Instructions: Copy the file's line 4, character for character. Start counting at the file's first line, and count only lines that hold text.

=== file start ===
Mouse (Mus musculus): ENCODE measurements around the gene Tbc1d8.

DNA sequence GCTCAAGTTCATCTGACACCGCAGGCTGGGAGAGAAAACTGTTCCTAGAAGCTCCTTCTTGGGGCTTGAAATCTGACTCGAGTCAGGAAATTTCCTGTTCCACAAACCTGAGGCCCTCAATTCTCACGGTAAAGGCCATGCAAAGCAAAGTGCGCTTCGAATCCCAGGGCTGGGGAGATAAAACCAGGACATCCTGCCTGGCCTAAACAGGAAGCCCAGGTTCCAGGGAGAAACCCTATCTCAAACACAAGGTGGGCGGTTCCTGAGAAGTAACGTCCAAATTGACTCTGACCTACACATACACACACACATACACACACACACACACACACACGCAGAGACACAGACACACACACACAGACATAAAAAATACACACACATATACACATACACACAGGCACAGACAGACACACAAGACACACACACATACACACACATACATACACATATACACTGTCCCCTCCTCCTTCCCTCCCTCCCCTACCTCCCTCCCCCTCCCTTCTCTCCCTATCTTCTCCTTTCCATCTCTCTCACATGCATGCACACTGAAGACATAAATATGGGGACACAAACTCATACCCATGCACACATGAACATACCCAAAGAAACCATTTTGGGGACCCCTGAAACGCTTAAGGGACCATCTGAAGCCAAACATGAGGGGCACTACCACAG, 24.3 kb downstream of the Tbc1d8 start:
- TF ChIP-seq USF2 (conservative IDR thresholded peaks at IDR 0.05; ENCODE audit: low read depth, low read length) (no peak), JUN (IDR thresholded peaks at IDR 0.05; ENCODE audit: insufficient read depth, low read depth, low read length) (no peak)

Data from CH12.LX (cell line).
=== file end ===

Data from CH12.LX (cell line).